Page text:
However, this time around, the fee is different. Previously, if a student played multiple intramurals, he or she would pay for each event. Now, the $20 semester membership covers a student’s participation in all activities for the full semester.

This new fee setup, Denison explained, was inspired by research he and his colleagues conducted in 2010. When 89 intramural basketball managers at UNI were surveyed about their responses to a proposed intramural fee, 28 out of the 89 said they would discontinue participation altogether, but nearly double that number said they would simply reduce participation.

This led Recreation Services to implement the per-semester fee, rather than the per-sport fee, which keeps cost low for multi-sport participants and caters to those who said they would “reduce participation” if a fee were implemented.

“We just thought it would be much easier and more accessible to more students if we had what we consider to be a lower fee that gives you access to the whole semester,” Denison said. He added that the department has striven to “keep [the fee] low enough that it’s not going to make people avoid playing or not be able to afford to play.”

For the most part, students agreed that the cost isn’t unreasonable.

“It’s not a horrible fee,” said Knowles.

“I was just like, ‘well, that’s 20 extra bucks down the drain,’ but it wasn’t a big deal,” said sophomore political science and philosophy major Sam Gingrich, who played intramural dodgeball last year and plans to do so again this year. “$20 isn’t terrible, but any more than that would be too much.”

Even so, some students have opted not to participate in intramurals in the face of the new fee. This includes Knowles, who played intramural volleyball last year but said she “probably won’t” this year, in part because of the fee.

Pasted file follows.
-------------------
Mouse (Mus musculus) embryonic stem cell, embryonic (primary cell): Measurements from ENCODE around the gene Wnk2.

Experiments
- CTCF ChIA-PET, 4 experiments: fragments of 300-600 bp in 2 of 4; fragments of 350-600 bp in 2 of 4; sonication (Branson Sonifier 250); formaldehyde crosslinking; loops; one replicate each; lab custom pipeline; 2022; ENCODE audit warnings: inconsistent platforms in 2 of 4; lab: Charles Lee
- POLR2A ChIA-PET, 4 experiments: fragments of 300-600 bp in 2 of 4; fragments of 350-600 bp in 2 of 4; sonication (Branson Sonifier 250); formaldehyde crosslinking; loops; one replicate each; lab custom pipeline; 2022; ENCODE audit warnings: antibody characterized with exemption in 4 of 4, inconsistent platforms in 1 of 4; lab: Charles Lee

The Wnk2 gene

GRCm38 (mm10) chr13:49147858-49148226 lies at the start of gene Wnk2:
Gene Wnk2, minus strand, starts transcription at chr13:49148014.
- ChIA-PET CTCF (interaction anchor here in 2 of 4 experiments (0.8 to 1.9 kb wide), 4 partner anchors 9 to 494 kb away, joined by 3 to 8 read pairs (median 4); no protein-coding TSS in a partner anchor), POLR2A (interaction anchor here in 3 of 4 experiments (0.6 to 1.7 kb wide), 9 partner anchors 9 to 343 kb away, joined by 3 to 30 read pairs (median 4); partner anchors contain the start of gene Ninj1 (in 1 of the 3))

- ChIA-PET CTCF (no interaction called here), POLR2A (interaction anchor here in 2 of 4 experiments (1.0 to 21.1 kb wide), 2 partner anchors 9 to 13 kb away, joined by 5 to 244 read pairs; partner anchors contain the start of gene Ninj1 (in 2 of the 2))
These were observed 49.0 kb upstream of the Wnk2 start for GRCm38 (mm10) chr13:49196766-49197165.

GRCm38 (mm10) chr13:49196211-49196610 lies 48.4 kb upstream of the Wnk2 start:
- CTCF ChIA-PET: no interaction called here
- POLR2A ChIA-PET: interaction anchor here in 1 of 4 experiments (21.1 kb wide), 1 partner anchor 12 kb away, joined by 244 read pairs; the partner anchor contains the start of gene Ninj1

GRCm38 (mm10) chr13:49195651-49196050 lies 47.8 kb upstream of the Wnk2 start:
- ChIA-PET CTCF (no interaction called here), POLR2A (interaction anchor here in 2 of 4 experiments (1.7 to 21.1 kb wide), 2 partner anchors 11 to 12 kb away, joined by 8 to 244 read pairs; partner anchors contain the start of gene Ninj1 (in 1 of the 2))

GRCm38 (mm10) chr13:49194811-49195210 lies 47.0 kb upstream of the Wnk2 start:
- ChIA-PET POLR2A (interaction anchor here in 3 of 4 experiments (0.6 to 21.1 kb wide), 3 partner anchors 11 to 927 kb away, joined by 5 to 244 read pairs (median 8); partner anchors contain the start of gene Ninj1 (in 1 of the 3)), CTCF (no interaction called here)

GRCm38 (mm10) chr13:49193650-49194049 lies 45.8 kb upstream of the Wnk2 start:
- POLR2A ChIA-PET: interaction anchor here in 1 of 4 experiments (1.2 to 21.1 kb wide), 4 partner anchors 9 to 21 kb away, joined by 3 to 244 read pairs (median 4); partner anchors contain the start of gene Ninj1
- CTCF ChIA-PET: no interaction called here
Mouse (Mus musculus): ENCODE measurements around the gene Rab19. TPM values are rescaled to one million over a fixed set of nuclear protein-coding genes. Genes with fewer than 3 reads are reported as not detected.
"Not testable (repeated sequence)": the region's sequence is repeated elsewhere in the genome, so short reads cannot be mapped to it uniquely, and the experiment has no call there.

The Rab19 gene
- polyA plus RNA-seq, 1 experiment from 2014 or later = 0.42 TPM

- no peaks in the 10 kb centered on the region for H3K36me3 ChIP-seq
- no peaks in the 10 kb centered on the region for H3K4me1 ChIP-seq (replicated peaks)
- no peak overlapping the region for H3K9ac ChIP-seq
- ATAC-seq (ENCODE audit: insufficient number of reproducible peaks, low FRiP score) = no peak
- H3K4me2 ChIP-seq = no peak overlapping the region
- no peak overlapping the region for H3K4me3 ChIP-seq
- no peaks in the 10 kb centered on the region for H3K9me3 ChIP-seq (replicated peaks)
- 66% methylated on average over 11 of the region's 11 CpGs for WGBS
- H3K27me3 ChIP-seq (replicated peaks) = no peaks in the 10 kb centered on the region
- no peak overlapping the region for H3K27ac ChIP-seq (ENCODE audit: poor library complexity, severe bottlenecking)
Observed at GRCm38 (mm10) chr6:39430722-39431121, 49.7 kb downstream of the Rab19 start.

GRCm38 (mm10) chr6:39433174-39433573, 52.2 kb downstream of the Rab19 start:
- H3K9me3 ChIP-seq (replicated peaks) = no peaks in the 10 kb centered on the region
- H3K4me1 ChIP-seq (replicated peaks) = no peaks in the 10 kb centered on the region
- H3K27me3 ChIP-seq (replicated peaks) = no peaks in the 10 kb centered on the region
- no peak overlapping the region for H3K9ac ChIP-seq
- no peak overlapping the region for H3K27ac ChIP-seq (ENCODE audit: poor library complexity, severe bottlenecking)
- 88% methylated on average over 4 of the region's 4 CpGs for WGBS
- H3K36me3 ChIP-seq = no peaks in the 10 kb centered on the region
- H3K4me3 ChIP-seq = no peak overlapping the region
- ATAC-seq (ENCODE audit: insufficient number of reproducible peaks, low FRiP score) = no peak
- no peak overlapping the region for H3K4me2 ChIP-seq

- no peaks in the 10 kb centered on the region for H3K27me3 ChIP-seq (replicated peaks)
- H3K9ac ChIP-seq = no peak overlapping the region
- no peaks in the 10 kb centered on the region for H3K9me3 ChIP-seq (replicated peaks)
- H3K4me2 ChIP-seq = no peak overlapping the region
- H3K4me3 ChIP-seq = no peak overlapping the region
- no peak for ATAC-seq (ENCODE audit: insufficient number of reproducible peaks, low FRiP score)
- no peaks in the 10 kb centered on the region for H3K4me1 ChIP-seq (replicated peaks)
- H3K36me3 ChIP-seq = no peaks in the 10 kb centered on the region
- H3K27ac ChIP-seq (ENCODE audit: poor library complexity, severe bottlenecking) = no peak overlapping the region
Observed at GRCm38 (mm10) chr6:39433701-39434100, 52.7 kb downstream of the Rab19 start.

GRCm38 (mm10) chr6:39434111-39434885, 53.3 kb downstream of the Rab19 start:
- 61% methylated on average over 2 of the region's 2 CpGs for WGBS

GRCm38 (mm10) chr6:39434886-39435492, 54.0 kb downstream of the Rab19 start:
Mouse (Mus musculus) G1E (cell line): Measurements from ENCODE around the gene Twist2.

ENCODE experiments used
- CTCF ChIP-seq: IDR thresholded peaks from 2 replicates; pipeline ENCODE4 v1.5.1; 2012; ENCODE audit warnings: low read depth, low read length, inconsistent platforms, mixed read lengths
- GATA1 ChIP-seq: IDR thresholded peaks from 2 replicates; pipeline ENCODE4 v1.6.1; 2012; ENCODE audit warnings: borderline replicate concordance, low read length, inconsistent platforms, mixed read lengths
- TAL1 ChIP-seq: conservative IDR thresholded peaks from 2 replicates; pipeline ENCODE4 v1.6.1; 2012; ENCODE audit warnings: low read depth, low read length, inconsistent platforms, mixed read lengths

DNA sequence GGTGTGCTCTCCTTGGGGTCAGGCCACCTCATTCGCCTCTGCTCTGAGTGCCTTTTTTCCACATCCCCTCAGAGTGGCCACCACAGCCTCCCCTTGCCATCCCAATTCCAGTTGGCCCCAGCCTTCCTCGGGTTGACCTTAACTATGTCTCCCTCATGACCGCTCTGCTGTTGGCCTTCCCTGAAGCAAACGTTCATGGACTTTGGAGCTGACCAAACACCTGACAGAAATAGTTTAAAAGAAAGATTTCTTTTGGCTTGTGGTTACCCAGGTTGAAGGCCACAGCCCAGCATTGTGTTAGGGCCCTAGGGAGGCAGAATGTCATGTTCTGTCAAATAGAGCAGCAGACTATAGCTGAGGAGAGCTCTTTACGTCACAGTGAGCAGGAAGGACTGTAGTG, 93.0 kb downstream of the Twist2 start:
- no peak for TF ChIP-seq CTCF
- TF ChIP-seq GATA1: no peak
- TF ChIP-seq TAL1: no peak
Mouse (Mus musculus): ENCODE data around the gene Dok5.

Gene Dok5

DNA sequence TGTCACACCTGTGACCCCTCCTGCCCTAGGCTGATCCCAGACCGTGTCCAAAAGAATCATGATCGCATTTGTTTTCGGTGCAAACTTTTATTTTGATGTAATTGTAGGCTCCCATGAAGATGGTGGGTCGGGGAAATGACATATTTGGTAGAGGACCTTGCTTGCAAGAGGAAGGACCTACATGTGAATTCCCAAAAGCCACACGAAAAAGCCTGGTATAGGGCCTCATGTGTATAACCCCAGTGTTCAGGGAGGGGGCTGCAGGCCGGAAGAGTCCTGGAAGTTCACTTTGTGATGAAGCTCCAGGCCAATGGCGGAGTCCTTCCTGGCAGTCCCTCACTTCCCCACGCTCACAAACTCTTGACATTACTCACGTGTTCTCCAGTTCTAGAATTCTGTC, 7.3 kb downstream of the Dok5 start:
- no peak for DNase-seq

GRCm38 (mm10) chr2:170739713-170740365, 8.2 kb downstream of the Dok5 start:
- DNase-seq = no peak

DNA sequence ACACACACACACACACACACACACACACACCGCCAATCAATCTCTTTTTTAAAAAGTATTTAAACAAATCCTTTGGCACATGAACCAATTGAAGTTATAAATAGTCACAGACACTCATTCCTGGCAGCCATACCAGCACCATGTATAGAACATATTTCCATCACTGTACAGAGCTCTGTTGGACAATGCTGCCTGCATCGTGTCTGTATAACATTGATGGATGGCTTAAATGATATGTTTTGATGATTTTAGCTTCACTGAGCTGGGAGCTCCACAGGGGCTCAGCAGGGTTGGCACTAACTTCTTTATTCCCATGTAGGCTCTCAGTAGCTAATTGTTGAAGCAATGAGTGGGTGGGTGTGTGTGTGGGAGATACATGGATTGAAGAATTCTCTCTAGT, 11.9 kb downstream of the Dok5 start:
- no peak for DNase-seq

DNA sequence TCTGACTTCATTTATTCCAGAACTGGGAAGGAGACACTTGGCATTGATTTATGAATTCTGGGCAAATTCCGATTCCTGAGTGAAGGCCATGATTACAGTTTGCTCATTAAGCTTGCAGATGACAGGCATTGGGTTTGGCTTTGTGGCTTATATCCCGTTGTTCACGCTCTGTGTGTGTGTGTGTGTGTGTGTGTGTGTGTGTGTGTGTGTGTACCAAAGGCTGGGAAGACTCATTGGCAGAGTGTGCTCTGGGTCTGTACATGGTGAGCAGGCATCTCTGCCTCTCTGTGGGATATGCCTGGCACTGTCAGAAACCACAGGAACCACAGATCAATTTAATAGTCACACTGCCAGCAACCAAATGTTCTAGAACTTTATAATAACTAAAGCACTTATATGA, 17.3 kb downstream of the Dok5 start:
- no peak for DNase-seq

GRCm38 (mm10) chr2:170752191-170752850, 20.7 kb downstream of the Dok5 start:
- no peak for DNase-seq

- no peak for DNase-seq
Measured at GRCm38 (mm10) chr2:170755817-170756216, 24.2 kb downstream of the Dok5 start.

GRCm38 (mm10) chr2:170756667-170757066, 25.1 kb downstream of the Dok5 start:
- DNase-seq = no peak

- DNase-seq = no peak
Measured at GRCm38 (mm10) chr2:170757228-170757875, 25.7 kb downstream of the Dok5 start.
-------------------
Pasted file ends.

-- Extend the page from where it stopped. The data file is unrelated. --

“I tried to come back [to the administration] with something like maybe just a $10 fee if they were just going to do one event,” said Klatt, “but that was not accepted.”

The decline in numbers has made scheduling a challenge, according to Vail.

“They haven’t gotten very many teams,” he said. “For softball, they had to change everybody’s schedule and said, ‘Can you guys play this night instead because we don’t have any other teams signed up for this night?’ We were going to do ultimate Frisbee too, but we were the only team that signed up.”

Klatt said that golf and ultimate Frisbee have been cancelled, and there are fewer football and softball teams.

“Numbers are significantly less,” she said. “And I totally understand. When they’re used to not being charged, I’m sure they get a little perturbed.”

However, she noted that intramurals have been cancelled in past years due to lack of interest, even before the fee was implemented.

“I have learned that UNI kids are your basic sports kids,” she said. “They like their football, their basketball, their volleyball, their dodgeball, those types of activities.” Sports like kickball and Spikeball, she said, have previously failed to garner sufficient interest, even without the fee.

However, both Klatt and Denison agree that the fee has diminished participation. Klatt stated that at this time, 394 students have purchased the intramural membership for the fall 2019 semester, as compared to 1449 students who participated in intramurals throughout the entire fall 2018 semester. She noted, however, that this is early in the semester, and numbers may increase, since students can purchase a membership at any time throughout the semester.

Aside from cancelling sports, Klatt said, diminished participation impacts intramurals in another way.

“They want more games,” she said. “They want it worth the money they put into it, but what makes it harder is that when you don’t have as many teams, you can’t give them that many games.” She said double rounds of play, as well as a larger pool of teams for playoffs, will be used to increase playing time.

“We have heard that there are some people who are disappointed with the intramural fee who have decided that they’re not going to participate in intramurals, and that’s unfortunate,” Denison said. “We figured some of that was going to happen. We totally understand. We were all students trying to get through at one point as well, so we understand what implementing a fee means. I just hope that we get to a place that students understand that we work on behalf of the students [and] we’re trying our best to offer the best things that we can for the lowest cost.”